1A Girls State: ‘The Shot’ Gives LC State Title Over Nooksack

It was only right that after battling all season long, the Lynden Christian and Nooksack Valley girls would decide the state championship this way. In overtime. On a final shot.

The Shot.

With the Class 1A state title on the line, senior Libby Stump sank a baseline jumper over three defenders with six seconds left to give the Lyncs a dramatic 57-56 victory over the Pioneers on Saturday, March 5, in the Yakima Valley SunDome.

“This is the best feeling in the entire world,” said Stump, whose final bucket capped a 35-point night and earned her the MVP award for the tournament. “It’s a dream-come-true ending.”

Be sure to check WhatcomHoops.com on Monday for more stories looking back at all the exciting state tournament moments and memories.

No game is decided by one play, but this was about as close as they come. For 32 minutes, the two best Class 1A girls basketball teams competed as they had twice this season. And like those two contests, which they split — Nooksack Valley won the regular-season game and LC won the district final — there was no decision.

There were 12 ties in regulation, the last coming with 12 seconds left on Stump’s 3-point play. The Pioneers held the lead much of the way but could never pull away. And in the fourth quarter, the teams went back-and-forth with neither able to lead by more than three points over the final seven and a half minutes.

Be sure to visit WhatcomHoops.com for stories and photos from the other state games.

So they went to a four-minute overtime. Stump’s two jumpers and a Grace Hintz bucket gave LC a four-point lead with a minute and a half left and it looked like the Lyncs would successfully defend the title they won in equally dramatic fashion in 2020.

But the Pioneers were equally tough. Hallie Kamphouse hit another of her long-distance 3-pointers and Lainey Kimball got inside for a basket and suddenly, Nooksack Valley held the lead with 23 seconds left.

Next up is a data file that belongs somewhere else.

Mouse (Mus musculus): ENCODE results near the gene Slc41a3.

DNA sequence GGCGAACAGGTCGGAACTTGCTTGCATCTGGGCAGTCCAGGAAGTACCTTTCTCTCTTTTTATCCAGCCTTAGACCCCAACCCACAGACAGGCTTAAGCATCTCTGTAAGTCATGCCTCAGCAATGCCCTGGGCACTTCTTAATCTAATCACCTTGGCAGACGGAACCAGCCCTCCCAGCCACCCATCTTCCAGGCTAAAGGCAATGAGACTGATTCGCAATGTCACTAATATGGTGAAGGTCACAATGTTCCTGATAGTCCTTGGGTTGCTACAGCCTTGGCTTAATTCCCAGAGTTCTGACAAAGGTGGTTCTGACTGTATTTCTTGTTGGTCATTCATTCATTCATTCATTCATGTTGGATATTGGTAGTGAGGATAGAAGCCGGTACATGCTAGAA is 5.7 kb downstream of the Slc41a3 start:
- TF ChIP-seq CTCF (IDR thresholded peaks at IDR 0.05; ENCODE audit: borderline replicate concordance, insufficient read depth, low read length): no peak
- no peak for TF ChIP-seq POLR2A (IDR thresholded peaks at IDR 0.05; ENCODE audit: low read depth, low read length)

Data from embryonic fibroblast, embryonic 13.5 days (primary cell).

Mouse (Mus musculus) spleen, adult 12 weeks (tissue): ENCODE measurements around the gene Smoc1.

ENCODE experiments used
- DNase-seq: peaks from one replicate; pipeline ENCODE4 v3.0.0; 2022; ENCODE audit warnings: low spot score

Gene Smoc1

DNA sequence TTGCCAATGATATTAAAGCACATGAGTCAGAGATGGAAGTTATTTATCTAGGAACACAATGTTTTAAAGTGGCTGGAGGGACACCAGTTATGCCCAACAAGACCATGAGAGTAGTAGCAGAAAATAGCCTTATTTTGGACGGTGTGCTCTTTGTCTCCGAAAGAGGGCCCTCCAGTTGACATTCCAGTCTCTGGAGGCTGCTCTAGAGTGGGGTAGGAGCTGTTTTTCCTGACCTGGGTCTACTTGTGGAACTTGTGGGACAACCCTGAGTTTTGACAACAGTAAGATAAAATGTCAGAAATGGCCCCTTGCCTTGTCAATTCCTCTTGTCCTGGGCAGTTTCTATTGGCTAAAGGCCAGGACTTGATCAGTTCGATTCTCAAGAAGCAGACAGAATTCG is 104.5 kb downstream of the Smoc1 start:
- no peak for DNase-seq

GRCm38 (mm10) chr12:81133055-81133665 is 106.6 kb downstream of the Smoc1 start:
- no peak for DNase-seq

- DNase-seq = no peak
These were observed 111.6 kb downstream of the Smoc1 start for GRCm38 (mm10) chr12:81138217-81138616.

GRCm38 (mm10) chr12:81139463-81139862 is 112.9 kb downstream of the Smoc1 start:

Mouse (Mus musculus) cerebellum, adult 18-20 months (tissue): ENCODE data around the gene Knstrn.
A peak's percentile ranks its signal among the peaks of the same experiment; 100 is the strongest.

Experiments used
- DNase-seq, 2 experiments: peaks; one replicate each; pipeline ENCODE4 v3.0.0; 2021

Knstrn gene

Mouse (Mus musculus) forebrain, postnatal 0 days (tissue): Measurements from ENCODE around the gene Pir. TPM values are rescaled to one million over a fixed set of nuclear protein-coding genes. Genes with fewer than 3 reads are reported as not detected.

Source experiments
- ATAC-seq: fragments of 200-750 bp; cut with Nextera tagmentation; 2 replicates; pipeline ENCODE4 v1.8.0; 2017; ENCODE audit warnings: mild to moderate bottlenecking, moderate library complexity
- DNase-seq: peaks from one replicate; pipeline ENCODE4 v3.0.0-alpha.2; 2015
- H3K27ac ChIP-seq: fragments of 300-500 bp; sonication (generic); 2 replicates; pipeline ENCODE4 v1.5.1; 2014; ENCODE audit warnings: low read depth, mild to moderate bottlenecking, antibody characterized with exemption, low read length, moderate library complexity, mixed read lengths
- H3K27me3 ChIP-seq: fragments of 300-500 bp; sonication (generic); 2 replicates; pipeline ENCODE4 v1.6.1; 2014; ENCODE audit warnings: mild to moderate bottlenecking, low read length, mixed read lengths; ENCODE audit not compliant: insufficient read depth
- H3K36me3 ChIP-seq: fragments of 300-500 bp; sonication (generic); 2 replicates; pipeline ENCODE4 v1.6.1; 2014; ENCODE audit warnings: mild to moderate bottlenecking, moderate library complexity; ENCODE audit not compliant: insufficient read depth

LC took a timeout with 10 seconds left and everyone knew who would get the ball. All game long, Stump had taken the inexperienced Lyncs on her back and despite a bloodied nose and the constant attention of Nooksack’s best defenders, she still hit 11 of her 20 shots.

She managed to escape all-state guard Devin Coppinger for a brief second to get the in-bounds pass and dribbled to the left baseline hounded by Coppinger. The 5-foot-8 Stump then pulled up with McKenna Wichers and Lainey Kimball blocking the way and elevated over the two 5-10 girls.

Four hands in her face. The clock running out. The entire season riding on one shot. The shot.


The Pioneers had just enough time to inbound the ball, but Tehya Moore’s halfcourt heave was way short and an instant classic was over.

“Libby made an unbelievable shot,” said a gracious Nooksack Valley coach Shane Wichers. “We couldn’t play better defense. Every time we played LC it came down to the last minute. Whoever had the ball last … and tonight they did.”

Said Stump of making the shot that will go down as one of the biggest in LC’s history: “I don’t know if I was necessarily open. I’m just thankful it went in.”

Stump’s 35 points were only part of her remarkable night. Despite being one of the shortest players on the court, she had 7 rebounds. And with everything on the line, she made 10 of 11 free throws.

For LC, freshman sensation Hintz capped an outstanding tournament with 17 points and 7 rebounds and joined Stump on the all-tournament first team.

No other Lync scored more than three points, but coach Brady Bomber praised the other six players — Demi Dykstra, Lexi Kaptein, Charley Dykstra, Taryn Herwerden, Daisy Poag, and Reganne Arnold — for their exceptional defensive efforts and team play.